Red Faction Preview

If the mantra of "pick up a shotgun, run through linear landscapes, blast mindless enemies, and repeat" is starting to wear on you after all these years, check out the new kid on the block. Volition's Red Faction for the PlayStation2 wants to prove there's still some innovation to be found in the tiring first-person genre.

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First-person shooters have a routine so rote that nowadays, its retardation is comedic. Look back at a game like Doom, compare that to, say, Sin, Daikatana, or Blood II, and find more than one radical gameplay addition that isn't related to the new graphic engine each flaunts. Stagnation has set in, and revolutions are few and far between - especially when the last one was Half-Life (a title more than three years old). Predictably, waves of buzz build early for any title that shows even a smattering of something other than the now-conventional "pick up a shotgun, run through linear landscapes, blast mindless enemies, and repeat." Though it adheres to the same formula of "blowing stuff up," Volition's Red Faction for the PlayStation2 has high hopes to break the mold with innovative features that, if successful, will give a stale genre some new life.

Red Faction places you in the role of Parker, a futuristic miner in the underground caverns beneath a colonized Mars. The Ultor Corporation - the mine's operators - are callous employers. They've ignored the difficult living conditions they're subjecting their employees to. Even worse for the workers, a lethal plague is spreading through the mines, and rebellion against the heartless corporation is not far behind. As the game begins, you watch Parker become the instrument that is ready to ignite the tinder of open insurrection against Ultor. In an adventure that will take you from the underground grottos of Mars to Ultor's state-of-the-art research laboratories to the surface of Mars itself and beyond, Red Faction's expansive plot and scope will compel you toward a conclusion. Your progress through the levels and varied environments will be marked by the revelations of the secrets behind the disease that strikes down your comrades, as well as the truth behind Ultor's motives.

Volition, though it's obviously brushing up on its megacorporation-gone-corrupt conspiracy theories, isn't placing all its proverbial eggs on the story that sells its game. It knows that as engrossing as a good plot can be, Red Faction will need to have killer graphics and some great gameplay if it wants attention from the masses. That's where Red Faction introduces its innovative take on the genre, geo-mod technology. Essentially, geo mod gives you the ability to knock down walls, take out chunks of rock, and blow holes in almost any structure, in addition to your enemies. Coupled with a realistic physics engine that Volition promises will be able to accurately calculate and render falling geometry, particles, and liquid, this graphical physics engine might be the first that attempts to place reality within the confines of a game.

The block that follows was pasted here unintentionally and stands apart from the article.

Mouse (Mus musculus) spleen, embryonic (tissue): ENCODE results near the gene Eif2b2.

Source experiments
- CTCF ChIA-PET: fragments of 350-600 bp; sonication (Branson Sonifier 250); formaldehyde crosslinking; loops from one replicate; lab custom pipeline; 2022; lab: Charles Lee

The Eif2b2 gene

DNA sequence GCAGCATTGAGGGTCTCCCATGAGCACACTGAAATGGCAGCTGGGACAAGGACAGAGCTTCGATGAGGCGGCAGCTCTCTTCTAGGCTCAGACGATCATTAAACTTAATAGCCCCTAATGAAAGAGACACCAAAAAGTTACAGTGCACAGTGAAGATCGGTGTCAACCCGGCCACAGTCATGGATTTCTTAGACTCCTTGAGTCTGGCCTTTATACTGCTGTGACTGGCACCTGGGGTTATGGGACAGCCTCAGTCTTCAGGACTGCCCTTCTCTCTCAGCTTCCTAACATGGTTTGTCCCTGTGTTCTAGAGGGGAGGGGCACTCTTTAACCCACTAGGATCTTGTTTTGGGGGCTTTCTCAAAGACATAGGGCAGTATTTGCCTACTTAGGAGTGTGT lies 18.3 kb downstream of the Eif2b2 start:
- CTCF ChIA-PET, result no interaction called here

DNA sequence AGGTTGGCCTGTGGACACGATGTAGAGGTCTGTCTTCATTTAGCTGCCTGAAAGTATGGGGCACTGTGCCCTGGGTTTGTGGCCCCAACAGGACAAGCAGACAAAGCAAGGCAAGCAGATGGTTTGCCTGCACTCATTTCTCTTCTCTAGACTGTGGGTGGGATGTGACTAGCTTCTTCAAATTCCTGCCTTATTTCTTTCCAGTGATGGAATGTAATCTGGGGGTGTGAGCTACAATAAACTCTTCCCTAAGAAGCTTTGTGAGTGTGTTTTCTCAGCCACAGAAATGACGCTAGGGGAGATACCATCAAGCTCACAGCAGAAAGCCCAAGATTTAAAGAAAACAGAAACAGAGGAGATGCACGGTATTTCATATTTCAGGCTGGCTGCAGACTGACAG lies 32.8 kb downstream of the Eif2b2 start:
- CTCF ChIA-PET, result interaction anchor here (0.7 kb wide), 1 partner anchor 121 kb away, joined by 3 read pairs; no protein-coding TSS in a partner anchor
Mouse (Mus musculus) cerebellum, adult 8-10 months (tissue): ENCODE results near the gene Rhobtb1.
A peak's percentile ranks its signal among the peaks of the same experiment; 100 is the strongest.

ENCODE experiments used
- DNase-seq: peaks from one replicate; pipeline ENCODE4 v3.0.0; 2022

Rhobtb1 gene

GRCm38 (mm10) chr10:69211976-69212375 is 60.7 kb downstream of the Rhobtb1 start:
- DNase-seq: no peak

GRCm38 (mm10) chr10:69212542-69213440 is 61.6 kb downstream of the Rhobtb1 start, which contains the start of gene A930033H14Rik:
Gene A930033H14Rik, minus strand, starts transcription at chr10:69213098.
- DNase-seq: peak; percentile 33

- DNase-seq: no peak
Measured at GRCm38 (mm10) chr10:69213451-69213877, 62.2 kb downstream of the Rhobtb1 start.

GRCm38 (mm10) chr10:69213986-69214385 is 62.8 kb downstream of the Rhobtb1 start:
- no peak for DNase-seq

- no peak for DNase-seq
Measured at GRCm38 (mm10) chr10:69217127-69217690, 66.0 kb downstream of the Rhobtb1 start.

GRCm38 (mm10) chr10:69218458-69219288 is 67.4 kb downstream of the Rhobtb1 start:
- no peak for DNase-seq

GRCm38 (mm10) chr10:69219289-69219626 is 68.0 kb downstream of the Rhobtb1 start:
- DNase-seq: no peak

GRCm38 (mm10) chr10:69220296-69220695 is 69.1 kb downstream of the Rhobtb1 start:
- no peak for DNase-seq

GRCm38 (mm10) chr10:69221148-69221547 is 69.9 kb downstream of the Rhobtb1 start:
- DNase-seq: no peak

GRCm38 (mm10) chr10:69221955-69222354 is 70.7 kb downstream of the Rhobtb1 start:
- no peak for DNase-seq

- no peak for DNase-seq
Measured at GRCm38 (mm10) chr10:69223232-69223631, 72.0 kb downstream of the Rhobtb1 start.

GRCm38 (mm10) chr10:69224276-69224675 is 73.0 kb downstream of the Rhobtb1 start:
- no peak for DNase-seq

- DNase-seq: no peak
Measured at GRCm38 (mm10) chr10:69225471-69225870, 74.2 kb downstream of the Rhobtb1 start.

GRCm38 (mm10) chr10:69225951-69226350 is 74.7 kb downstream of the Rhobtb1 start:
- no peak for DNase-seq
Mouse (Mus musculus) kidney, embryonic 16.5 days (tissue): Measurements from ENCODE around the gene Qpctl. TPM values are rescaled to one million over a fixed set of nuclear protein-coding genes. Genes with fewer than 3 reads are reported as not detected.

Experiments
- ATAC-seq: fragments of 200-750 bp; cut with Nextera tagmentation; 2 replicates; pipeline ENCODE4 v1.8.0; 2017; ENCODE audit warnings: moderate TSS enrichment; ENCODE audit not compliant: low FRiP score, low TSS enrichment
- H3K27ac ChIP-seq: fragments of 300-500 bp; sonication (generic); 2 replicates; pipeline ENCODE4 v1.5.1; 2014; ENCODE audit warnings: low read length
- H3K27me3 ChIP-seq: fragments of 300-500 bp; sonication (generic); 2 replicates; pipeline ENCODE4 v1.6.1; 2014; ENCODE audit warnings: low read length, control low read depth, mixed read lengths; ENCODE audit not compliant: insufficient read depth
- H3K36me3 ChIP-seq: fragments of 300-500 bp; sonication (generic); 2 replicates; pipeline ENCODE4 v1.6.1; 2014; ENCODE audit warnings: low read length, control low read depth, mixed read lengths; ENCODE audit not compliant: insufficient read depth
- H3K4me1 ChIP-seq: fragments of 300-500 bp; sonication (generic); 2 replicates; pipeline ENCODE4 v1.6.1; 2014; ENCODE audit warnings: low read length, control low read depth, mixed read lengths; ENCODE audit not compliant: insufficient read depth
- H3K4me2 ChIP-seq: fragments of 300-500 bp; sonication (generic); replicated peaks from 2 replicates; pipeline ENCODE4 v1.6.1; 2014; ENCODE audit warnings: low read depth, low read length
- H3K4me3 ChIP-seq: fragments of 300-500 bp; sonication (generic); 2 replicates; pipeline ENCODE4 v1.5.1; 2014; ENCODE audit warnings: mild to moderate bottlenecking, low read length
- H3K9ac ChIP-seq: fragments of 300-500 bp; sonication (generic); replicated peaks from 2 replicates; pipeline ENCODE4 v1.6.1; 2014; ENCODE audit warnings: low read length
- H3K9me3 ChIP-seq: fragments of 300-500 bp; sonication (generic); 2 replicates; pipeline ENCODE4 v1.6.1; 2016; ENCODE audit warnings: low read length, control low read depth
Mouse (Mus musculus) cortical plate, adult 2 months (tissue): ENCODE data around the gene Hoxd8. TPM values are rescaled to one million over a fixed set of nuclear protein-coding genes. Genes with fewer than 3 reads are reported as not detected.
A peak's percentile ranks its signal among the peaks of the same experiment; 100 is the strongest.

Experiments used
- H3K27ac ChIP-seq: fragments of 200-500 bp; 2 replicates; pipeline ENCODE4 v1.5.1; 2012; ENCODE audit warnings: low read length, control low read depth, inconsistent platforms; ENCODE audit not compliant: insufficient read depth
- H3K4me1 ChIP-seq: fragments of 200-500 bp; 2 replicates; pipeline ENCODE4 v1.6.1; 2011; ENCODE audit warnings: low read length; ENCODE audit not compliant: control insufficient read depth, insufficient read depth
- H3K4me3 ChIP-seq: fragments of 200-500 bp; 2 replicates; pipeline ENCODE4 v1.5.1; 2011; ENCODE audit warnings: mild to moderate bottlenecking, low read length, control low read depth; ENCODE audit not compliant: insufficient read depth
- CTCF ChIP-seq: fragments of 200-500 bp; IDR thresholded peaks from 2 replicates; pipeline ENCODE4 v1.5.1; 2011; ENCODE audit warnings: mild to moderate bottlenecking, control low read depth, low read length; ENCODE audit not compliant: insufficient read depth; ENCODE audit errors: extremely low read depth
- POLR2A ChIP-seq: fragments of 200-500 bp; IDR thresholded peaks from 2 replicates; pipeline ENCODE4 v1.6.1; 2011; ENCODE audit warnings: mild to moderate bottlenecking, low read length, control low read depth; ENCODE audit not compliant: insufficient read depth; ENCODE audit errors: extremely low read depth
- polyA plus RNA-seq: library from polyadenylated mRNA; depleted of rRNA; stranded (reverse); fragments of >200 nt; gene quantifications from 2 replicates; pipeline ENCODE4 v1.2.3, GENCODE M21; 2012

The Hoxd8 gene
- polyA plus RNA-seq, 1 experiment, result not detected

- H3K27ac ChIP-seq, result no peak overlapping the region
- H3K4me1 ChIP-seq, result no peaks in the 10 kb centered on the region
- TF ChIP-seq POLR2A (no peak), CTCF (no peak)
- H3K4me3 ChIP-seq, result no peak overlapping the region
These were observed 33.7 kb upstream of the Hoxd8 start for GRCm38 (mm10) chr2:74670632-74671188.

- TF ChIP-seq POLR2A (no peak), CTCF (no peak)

To those of you who would argue that Half-Life has already done the same thing whenever a rockslide occurs or marines blow the roof off a building, you are slightly mistaken. In other games, events like these are programmed to occur at certain instances in the game and are triggered by the player. Volition visualizes something far more arbitrary and player-responsive with its geo-mod engine. With fully deformable terrain, as well as objects that have weight and mass, Red Faction gives players a choice in their actions. In other games of the genre, where finding "the key" was the all-elusive grail to solving most problems, Red Faction offers multiple solutions. Can't find the key? Take out a rocket launcher and blow the door down. Sure, it might trigger an alarm and make life worse in the long run, but that's the price you pay for modern-day conveniences.

Besides having realistically modeling physics and terrain, geo mod also is one of the few advanced graphics engines that isn't licensed from id or Epic. The geo-mod engine promises shadow-casting and amazing lighting effects by using the PS2's advanced lighting capabilities. Like Half-Life, geo mod will use skeletal deformation and location-based damage to allow for realistic character reactions and animations.

Gameplay will rely on the tried and true FPS formula of mass destruction before serious character interaction. Red Faction promises to combine stealth and conflict evenly; however, it will make fighting optional (and more realistic) in some situations. Continuing with the theme of player choice, Volition also plans to let you commandeer several types of vehicles to accomplish your objectives - it claims that you'll be able to take on the enemy from "land, sea, and air." Enemies won't be pushovers either, since they will be given the capabilities to react and adapt to changes in the environment and the situation. They also have freedom to behave independently of one another - meaning that while some enemies, looking for a quick kill, may blindly charge you, others will prefer to hide in the shadows and attack you from a distance.

Red Faction is so ambitious that in some ways, it seems as if Volition could easily be biting more than it can chew. Bypassing a licensed graphics engine to focus on creating a game that's unhindered by the limitations of what's already out there, Volition has saddled itself with an impressive undertaking. Though it's too early to get a definite read either way, Red Faction has the potential to give first-person shooters the shot in the arm they need.

Look for it on PlayStation2 consoles in late 2001.

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